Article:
Installing Minimal vRA 7: Part 2 Deploying The vRA Appliance

Now that we know what we’re aiming for we can get the really easy bit out of the way right now.  Deploying the  vRA 7 Virtual Appliance.  Throughout this example I’m using the svc-vra-admin account created in step 1 as it has rights for pretty much everything.

NOTE: My lab was running vSphere 5.5 when I did this blog post so screenshots below are from the c# client and NOT the Web client (yes, yes I know….).  Any additional posts after install will probably be from the Web Client and vSphere 6.0

Deployment Steps

I’m going to assume here that you have already downloaded the vRA 7 appliance OVA from VMware website.  If not, go do it now.

Step 1: Create a DNS entry for your appliance

vRA and, indeed, most other VMware products really like DNS to be set up correctly or they will behave most oddly.  Therefore, before deploying the vRA appliance you should.

  1. Log on to your server hosting DNS (in my case my labs AD).
  2. Create a new A record and associated PTR for the vRA appliance.
    1. e.g vra7.lab.local,
    2. Ensure the Create Associated Pointer (PTR) record option is ticked (if using Windows DNS).
  3. Check the new name is ping-able from within your environment.

Step 2: Deploy the OVF

With that step out of the way we can now deploy and configure the appliance.

  • Open Virtual Center and select File > Deploy OVF TemplateSnapCrab_LABVC01lablocal - vSphere Client_2016-1-5_12-5-39_No-00.png
  • The  deployment wizard will start.  Select your downloaded OVA file and continue through the steps (Shown Below).  These initial steps allow you to pick a name and location for the appliance.  My values are shown for example.  Continue until you get to the Disk Format stage of the wizard.
Select the source of your OVA file and continue…
Ignore the details and continue…
Press Accept without reading just like everyone else and continue…
Give you VM a sensible name (e.g. use your DNS name) and continue…
Select Your host / cluster and continue…
Select a resource pool if you want to and continue…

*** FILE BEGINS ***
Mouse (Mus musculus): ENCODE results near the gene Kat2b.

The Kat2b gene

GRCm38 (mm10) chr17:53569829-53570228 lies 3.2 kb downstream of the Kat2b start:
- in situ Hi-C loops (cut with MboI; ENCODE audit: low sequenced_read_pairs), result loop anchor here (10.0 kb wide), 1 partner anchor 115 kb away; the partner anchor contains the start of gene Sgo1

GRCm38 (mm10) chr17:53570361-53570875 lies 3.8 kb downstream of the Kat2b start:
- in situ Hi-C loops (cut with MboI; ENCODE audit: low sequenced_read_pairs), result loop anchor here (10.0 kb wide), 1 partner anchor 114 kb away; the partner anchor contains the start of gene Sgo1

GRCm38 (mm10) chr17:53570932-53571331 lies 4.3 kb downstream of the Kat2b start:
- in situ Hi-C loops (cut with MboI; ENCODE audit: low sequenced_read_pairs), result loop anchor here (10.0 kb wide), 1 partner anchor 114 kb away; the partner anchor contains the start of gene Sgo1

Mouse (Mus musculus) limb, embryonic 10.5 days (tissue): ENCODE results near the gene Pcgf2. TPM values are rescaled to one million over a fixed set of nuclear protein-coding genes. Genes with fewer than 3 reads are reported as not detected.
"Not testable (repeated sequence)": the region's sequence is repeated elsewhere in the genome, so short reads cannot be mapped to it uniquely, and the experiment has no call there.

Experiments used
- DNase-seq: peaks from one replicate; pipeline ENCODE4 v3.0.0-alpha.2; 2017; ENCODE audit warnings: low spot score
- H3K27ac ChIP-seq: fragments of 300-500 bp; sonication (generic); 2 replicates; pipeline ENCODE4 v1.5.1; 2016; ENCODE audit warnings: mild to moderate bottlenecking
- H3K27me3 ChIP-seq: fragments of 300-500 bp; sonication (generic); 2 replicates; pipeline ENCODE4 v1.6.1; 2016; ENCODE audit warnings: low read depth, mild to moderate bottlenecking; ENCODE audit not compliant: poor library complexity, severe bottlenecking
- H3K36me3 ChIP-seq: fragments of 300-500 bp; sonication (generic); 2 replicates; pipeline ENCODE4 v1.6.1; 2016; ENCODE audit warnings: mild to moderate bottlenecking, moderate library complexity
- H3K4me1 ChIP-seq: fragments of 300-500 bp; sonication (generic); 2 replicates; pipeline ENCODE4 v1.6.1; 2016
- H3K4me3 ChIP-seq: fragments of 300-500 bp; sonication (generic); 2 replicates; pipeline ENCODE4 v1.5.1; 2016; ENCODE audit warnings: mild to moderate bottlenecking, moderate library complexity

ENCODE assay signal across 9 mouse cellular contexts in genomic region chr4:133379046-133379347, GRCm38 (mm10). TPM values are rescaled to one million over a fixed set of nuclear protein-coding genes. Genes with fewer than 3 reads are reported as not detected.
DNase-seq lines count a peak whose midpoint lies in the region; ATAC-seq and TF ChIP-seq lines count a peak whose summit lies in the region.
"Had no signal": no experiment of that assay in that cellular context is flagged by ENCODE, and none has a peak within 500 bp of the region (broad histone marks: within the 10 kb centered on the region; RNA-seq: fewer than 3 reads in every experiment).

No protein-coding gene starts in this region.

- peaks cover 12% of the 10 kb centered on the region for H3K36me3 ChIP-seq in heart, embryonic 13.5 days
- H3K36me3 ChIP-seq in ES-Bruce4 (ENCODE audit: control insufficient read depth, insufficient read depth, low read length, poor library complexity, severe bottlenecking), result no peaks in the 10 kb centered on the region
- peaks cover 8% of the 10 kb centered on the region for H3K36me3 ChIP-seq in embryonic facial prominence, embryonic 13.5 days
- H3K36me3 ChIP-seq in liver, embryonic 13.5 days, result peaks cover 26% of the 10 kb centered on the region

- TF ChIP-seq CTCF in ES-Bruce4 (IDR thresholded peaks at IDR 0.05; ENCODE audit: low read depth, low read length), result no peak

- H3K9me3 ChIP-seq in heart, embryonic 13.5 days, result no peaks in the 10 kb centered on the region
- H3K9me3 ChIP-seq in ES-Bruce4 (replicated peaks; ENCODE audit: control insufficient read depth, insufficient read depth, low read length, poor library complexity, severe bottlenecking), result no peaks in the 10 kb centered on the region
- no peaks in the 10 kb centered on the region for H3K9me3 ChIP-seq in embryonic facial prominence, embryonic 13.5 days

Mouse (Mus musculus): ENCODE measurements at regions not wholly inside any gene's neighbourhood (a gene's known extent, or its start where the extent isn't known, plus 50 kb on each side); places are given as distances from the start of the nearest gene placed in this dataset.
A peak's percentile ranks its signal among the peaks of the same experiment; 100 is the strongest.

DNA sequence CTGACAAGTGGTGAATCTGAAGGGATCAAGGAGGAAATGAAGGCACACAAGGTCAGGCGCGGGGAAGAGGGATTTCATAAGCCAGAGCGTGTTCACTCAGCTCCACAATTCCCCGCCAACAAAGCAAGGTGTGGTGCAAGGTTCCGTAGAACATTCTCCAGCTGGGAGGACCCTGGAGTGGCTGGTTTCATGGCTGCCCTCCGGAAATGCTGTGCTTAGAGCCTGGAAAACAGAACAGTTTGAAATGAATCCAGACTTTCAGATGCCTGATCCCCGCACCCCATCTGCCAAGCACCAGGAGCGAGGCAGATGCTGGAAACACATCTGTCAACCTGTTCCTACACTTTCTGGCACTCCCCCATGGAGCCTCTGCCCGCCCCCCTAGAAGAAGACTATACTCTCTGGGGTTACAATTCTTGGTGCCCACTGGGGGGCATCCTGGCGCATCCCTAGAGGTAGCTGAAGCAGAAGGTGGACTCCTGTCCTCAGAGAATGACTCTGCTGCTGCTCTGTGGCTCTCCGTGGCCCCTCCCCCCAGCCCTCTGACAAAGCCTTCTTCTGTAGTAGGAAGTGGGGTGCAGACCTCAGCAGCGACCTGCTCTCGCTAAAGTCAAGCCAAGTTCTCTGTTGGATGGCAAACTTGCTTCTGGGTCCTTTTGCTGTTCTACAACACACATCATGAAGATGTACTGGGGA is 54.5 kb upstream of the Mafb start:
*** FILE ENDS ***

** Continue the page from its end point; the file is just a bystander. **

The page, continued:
Select the datastore you want to deploy to…
  •  This next window is probably where you want to start paying actual attention to the  wizard.  The default option here is Thick Provisioned, Lazy Zeroed.  For a quick deployment and a lab setup this is silly and wasteful so ensure you select Thin Provisioned and continue…
Select Thin Provisioning and continue…
  • The next screen is the most important to get exactly right now or else there will be issues later down the line.  You’ll need to fill out:
  • Initial Root Password: Something memorable for logging in as root (Don’t Forget This!)
  • Enable SSH service in the appliance: Checked. As this is a lab we want to turn this on as we’re going to play.  If you were installing that as a production system you should leave this off for security reasons and only enable it when required.
  • Hostname: The FQDN of your appliance as its been set up in DNS. <server>.<domain>.<whatever> or, in my case: vra7.lab.local
  • Default gateway:  Your route to the internet or network for this appliance
  • Domain Name: The domain suffix of the VM <domain>.<whatever> or, in my case. lab.local
  • Domain Search Path: the NETBIOS style name of the domain all user / security accounts are contained in e.g. <Domain>.  In my case it’s just called “lab”
  • Domain Name Servers:  The IP Addresses  (IPV4) of the DNS server to use for the appliance.  In this example DNS is installed on my AD server so I use this IP.
  • Network 1 IP Address: the IP V4 network address you want to assign to the appliance.
  • Network 1 Netmask: The subnet mask for the appliance.

Once you’re sure all of the entries are correct for your environment continue…

Make sure all these entries are accurate!
  • Check the details are correct, click next and get the appliance provisioning into your lab.  Make sure you check the Power on after deployment option.  Saves waiting around!
Ready to deploy!  Go Make A Cuppa.
  • Wait for the VM to deploy and turn on  Once it’s up and running open up a CMD / PowerShell window and ping the appliance via it’s DNS name.  This ensures that DNS is working correctly and the appliance has successfully applied it’s network settings. If it fails here fix DNS resolution before going any further.


That’s it.  The appliance is now up and running  and it should even look like this if you go to the console and take a look.